Tennessee Stat Book
Derek Dooley was talking about Tyrann Mathieu, but his answer quickly drifted into a general discussion about the unteachable qualities players like the LSU cornerback possess.
"Some guys are ballers and some aren't," Dooley said. "Ballers, you find them at every position. They got that something that they know how to impact a game.
"Literally, you get them at running back, receiver, quarterback, D-line, corners. They're just ballers, man, and you love 'em."
On Tuesday, Dooley singled out a "baller" from his roster: freshman linebacker A.J. Johnson.
Dooley said he figured out Johnson's "baller" capabilities on the first day of practice. That's how quickly "ballers" like Johnson and fellow freshman Curt Maggitt separate from the pack.
"He just made a couple of moves," Dooley said. "And then I said, 'he's ready.' "
Johnson has certainly played like it.
Because of UT using its nickel package during the early portions of some of its games, Johnson has only officially started three of the Vols' first five games, but he's clearly one of the team's top three linebackers. Playing on the opposite side of Mag
gitt and next to senior Austin Johnson, he's tied for third on the team with 21 tackles and tied for fifth with two tackles for loss.
Because of the physical challenge that lies ahead Saturday (TV: WVLT, 3:30 p.m.) against No. 1 LSU at Neyland Stadium, Dooley singled out how important of a role Johnson and Maggitt will play in limiting the Tigers' "big old bulldozer" of an offense.
"We're going to need them this week," Dooley said. "This is A.J.'s kind of (game). This is a stature game right here. It's 60 plays of getting your manhood challenged."
It's seemingly all come so easy for Johnson, who was a consensus four-star recruit out of Gainesville, Ga., but the transition from high school to college came with a bit of a twist.
Johnson, at 245 pounds, looks the part of a big SEC middle linebacker, but that wasn't where he was needed for this particular season. After a spring that ended with Austin Johnson moving from the outside to the middle, and a mid-summer ankle injury suffered by leading returning tackler Herman Lathers, the Vols were in need of outside linebackers.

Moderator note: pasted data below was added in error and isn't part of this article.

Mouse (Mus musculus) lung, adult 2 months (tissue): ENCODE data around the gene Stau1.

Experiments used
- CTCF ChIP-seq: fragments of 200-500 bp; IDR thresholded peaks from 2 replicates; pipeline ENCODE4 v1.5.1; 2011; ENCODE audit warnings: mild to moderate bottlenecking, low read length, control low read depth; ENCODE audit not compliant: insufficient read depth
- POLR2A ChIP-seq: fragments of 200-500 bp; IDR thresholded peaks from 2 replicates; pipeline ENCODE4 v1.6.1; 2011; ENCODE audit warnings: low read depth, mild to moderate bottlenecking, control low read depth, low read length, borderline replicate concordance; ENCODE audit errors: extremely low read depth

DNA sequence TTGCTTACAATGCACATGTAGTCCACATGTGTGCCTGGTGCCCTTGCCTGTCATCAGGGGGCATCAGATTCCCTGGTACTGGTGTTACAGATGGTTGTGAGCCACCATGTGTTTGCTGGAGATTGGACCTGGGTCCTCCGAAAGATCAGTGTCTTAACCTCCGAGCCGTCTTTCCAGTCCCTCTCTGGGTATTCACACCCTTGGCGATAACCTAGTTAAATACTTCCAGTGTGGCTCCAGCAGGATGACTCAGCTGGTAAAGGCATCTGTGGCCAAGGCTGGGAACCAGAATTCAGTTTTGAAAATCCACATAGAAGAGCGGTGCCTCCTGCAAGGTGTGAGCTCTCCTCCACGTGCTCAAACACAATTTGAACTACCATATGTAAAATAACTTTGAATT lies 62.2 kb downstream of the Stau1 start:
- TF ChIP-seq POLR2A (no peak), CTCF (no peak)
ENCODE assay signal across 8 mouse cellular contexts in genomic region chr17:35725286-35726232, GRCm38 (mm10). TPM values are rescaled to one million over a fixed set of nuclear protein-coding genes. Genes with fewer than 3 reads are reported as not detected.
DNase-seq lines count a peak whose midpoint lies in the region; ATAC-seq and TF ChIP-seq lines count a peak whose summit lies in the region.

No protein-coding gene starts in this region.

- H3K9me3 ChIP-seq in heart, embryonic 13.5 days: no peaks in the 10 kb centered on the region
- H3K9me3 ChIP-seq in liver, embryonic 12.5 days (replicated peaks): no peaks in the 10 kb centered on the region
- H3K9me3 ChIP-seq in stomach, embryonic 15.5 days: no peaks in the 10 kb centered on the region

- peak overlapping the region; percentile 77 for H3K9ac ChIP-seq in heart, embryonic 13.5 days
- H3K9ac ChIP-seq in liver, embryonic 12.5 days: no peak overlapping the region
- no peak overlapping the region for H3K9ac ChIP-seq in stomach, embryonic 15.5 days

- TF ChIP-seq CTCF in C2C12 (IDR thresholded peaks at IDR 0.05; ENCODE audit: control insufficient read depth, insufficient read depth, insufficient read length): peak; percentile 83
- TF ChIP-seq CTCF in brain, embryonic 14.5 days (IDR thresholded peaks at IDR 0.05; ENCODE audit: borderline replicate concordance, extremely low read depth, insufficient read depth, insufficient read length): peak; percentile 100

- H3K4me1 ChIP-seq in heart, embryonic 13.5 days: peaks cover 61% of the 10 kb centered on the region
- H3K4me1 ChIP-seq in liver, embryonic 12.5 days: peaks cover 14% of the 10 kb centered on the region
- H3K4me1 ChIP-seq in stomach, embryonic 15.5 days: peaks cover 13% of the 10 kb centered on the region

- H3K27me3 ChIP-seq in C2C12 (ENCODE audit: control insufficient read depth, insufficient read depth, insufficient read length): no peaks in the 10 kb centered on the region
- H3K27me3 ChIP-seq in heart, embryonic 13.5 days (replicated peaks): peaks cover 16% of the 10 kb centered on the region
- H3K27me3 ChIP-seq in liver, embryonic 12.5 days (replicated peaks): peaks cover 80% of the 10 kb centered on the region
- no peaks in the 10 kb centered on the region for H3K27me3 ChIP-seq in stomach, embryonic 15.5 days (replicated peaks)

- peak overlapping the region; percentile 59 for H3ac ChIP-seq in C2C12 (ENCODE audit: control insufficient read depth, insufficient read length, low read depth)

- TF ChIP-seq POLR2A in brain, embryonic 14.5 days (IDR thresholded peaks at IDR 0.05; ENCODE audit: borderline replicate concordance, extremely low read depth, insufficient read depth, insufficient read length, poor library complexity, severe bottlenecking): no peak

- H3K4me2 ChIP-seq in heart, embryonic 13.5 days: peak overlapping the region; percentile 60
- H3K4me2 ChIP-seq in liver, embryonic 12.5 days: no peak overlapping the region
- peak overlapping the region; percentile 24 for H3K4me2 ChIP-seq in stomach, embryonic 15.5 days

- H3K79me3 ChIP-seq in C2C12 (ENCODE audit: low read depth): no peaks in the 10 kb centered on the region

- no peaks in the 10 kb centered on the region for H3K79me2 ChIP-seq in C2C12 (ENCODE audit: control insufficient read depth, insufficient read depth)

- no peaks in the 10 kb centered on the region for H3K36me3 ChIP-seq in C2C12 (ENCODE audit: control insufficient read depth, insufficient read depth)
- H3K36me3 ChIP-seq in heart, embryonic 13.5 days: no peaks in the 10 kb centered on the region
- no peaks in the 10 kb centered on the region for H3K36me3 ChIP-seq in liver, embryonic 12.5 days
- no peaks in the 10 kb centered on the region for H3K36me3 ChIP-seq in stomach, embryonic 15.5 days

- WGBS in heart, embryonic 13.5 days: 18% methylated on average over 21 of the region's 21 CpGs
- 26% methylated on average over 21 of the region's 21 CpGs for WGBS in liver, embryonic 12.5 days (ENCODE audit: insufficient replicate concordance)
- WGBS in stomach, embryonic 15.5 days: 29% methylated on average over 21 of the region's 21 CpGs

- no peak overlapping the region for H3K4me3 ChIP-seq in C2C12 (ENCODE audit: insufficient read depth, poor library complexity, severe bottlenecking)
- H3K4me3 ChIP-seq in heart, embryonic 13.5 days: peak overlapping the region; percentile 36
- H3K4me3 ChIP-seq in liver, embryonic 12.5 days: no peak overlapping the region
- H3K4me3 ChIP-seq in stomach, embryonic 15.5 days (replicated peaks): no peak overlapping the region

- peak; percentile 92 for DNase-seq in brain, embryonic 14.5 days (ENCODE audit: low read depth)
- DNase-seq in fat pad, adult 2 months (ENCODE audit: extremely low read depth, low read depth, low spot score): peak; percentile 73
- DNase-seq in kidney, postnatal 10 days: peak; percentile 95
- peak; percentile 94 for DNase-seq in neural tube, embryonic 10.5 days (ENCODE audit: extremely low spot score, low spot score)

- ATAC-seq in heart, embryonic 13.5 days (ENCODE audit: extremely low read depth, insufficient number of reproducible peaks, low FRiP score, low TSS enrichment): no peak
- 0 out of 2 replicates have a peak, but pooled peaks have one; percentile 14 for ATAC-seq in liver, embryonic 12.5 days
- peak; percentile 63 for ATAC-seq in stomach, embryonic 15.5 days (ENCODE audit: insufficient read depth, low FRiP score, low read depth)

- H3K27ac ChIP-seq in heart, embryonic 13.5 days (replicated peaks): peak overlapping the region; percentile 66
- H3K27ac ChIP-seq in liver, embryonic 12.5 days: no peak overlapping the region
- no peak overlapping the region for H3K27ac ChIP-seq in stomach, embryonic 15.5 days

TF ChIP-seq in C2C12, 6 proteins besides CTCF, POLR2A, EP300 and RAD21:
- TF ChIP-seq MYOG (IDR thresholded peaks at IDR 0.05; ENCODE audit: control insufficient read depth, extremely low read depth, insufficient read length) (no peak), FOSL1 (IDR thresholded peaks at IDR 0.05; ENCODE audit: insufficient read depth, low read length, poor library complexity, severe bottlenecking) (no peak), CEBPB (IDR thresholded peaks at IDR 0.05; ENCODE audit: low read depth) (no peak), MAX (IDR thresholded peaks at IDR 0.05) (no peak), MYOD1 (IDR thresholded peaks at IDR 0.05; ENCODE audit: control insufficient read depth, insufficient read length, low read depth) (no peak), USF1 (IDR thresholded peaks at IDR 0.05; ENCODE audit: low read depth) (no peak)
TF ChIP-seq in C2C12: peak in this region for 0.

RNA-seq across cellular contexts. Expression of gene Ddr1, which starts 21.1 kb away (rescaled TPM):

Johnson had played a little bit of both in high school — "ballers" in high school tend to play wherever they're needed on a given play — so it wasn't a completely new world to him.
"I knew I had a good chance of coming in and playing, so I just came and worked and tried to get a spot," Johnson said Tuesday in his first media appearance since joining the Vols. "They told me I've got to come and play. There wasn't a lot of depth at linebacker, I just had to come in and work hard and practice hard."
The learning curve, in general, from high school to college still was the biggest hurdle. Johnson said Tuesday that he can't just get by on his "baller" abilities and instincts anymore.
When other ballers are on the field, attributes like proper technique and smart angles of pursuit are essential to survive.
"The tough transition is just from going to high school to college. I don't think it has to do with the position," Dooley said. "Even if he played in the middle, it'd be totally different than what he was doing in high school.
"But we got him kind of playing both. Sam and Mike, he's going to have to learn both. All our linebackers have to learn two."
The immediate future has Johnson slated for more and more playing time at his current position. In recent games, he's remained on the field when the Vols switch out of their base defense and into their nickel package, giving him more chances to add to his tackle total and more opportunities to display what he's learned about pass coverage.
Of course, he'll always prefer a straight-ahead attack like the one LSU will present Saturday.
"I'm just looking to get to the ball and get the man down," Johnson said. "Try to be the first one to the ball (with) a violent tackle."
The future beyond 2011 could see Johnson return to the middle, but the change, again, wouldn't be dramatic.
"It all depends on how he grows as a player and what our needs are," Dooley said. "He obviously has the size that is a little more Mike prototype, but the position he's playing is still in-the-box linebacker.
"His size presents such that he needs to be playing from tackle to tackle."